Hermione gasped. Harry and Ron wheeled round.
“Good afternoon,” he said smoothly.
stared at him.
“You shouldn’t be inside on a day like this,” he
said, with an odd, twisted smile.
“We were ––” Harry began,
without any idea what he was going to say.
“You want to be more
careful,” said Snape. “Hanging around like this, people will think
you’re up to something. And Gryffindor really can’t afford to lose any
more points, can it?”
Harry flushed. They turned to go outside, but Snape called them back.
“Be warned, Potter –– any more nighttime wanderings and I will personally make sure you are expelled. Good day to you.”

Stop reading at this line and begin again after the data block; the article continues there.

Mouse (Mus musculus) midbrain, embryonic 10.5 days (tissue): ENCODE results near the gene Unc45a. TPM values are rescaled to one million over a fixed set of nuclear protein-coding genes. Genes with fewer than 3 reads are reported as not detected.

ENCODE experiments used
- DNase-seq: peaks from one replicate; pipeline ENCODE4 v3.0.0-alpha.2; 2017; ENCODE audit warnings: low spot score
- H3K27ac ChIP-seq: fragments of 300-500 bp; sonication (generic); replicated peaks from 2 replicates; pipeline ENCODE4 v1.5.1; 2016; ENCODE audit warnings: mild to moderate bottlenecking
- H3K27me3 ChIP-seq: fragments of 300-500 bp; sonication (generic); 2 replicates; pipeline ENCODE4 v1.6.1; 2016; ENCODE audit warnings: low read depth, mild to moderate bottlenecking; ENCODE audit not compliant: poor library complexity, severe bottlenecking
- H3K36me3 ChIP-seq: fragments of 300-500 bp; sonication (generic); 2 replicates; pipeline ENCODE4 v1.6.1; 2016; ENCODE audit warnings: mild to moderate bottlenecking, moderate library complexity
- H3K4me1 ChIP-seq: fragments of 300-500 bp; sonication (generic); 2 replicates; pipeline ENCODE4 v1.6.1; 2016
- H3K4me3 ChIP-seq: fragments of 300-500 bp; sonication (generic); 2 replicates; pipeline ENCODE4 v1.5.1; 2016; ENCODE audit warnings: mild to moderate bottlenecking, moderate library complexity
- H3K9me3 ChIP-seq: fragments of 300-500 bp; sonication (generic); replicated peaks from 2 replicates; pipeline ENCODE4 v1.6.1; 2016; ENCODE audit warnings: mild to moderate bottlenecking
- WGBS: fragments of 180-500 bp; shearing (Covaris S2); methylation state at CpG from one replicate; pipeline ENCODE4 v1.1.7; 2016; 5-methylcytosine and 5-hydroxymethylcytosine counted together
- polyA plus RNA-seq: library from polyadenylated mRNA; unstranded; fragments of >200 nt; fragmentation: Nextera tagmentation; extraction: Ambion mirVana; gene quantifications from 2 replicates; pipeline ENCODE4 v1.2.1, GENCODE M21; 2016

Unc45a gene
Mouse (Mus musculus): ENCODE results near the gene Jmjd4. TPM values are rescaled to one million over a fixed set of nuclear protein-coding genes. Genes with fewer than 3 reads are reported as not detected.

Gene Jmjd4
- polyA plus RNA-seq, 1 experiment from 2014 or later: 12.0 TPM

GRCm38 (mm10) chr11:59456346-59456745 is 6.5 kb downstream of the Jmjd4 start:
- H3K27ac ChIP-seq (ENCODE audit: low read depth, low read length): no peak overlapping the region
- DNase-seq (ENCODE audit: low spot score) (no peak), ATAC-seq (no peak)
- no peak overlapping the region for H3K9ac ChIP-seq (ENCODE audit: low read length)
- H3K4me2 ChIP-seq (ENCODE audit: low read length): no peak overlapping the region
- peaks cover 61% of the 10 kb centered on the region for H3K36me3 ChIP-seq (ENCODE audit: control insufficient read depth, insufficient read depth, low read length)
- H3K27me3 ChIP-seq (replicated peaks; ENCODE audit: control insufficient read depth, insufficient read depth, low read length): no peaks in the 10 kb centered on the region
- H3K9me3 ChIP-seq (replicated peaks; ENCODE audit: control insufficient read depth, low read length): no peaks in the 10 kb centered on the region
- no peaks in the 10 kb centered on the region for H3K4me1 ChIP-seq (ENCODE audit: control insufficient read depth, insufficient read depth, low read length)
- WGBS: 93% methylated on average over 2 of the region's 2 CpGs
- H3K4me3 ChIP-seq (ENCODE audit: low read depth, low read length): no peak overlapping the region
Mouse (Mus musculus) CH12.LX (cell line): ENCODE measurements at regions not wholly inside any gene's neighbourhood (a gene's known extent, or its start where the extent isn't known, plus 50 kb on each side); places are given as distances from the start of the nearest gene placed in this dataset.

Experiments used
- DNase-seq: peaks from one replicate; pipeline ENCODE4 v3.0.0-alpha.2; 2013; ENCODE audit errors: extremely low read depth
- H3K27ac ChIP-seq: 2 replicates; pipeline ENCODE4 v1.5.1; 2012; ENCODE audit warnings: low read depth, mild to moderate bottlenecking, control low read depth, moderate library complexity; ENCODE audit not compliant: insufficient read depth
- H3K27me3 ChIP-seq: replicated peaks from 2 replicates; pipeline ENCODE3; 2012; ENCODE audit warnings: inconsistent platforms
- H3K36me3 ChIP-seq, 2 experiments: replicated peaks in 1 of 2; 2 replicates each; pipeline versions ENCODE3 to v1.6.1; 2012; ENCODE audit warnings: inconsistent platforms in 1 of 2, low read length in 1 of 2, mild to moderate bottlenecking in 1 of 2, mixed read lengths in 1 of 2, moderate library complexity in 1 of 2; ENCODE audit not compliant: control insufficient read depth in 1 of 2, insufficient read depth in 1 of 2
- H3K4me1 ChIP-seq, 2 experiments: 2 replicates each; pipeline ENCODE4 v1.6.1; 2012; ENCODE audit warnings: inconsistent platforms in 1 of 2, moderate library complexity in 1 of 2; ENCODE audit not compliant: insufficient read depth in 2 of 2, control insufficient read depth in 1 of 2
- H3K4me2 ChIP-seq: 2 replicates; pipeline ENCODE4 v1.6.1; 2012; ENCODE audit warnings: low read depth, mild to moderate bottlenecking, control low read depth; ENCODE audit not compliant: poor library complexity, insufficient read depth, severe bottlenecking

Potter and the Sorcerer’s Stone)
Why is the be verb is plain form?
The plain form, or unmarked infinitive, employed without a subject, acts in English as an imperative – a command or request.
Prof. Snape here employs the imperative passive to give Harry a formal warning; the passive voice makes Harry the “subject” of the warning and thus implies that Harry, not Snape, is responsible for any violation.
You see this very often in legal or regulatory notices:
Please be advised that your hearing is scheduled for August 15 at 10:00 pm.